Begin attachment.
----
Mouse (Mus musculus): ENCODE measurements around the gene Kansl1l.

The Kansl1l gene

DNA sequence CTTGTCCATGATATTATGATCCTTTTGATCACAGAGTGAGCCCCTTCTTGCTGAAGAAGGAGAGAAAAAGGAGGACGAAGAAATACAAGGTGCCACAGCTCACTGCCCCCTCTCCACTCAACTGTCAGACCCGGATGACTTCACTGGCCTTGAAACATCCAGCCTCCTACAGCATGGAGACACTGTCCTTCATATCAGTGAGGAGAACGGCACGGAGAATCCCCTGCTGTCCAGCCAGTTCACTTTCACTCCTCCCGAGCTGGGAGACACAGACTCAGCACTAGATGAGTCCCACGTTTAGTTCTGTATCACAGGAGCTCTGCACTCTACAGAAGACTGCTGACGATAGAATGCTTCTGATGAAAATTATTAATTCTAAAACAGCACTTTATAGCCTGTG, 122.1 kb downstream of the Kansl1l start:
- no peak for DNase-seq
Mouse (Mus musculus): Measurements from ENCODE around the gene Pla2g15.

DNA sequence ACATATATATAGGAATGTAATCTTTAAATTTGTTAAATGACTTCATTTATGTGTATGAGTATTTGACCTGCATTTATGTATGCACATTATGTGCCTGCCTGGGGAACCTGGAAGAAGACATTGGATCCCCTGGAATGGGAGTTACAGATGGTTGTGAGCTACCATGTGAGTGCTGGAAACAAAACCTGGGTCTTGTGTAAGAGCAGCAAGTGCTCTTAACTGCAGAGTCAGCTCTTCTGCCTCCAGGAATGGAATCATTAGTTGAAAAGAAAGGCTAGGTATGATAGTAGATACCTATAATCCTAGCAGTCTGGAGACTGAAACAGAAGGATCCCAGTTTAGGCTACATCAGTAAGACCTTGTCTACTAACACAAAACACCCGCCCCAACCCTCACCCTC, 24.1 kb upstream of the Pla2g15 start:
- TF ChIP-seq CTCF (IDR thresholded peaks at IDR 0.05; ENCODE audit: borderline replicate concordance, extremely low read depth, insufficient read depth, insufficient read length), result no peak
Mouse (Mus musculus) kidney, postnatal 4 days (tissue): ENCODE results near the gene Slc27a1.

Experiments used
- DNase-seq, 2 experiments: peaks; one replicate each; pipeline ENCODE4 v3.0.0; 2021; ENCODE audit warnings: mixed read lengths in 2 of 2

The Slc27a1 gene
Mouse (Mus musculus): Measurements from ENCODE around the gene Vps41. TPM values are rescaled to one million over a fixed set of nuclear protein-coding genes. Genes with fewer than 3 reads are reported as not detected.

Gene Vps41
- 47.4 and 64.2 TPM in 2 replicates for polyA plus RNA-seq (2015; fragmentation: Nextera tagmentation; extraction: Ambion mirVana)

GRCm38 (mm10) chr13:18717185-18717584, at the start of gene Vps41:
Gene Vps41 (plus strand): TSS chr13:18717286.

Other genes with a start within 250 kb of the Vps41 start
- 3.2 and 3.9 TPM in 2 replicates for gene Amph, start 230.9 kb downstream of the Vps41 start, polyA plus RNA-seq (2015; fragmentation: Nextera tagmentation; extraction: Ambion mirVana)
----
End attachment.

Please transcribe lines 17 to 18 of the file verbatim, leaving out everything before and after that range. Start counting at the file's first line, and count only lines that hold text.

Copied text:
Other genes with a start within 250 kb of the Vps41 start
- 3.2 and 3.9 TPM in 2 replicates for gene Amph, start 230.9 kb downstream of the Vps41 start, polyA plus RNA-seq (2015; fragmentation: Nextera tagmentation; extraction: Ambion mirVana)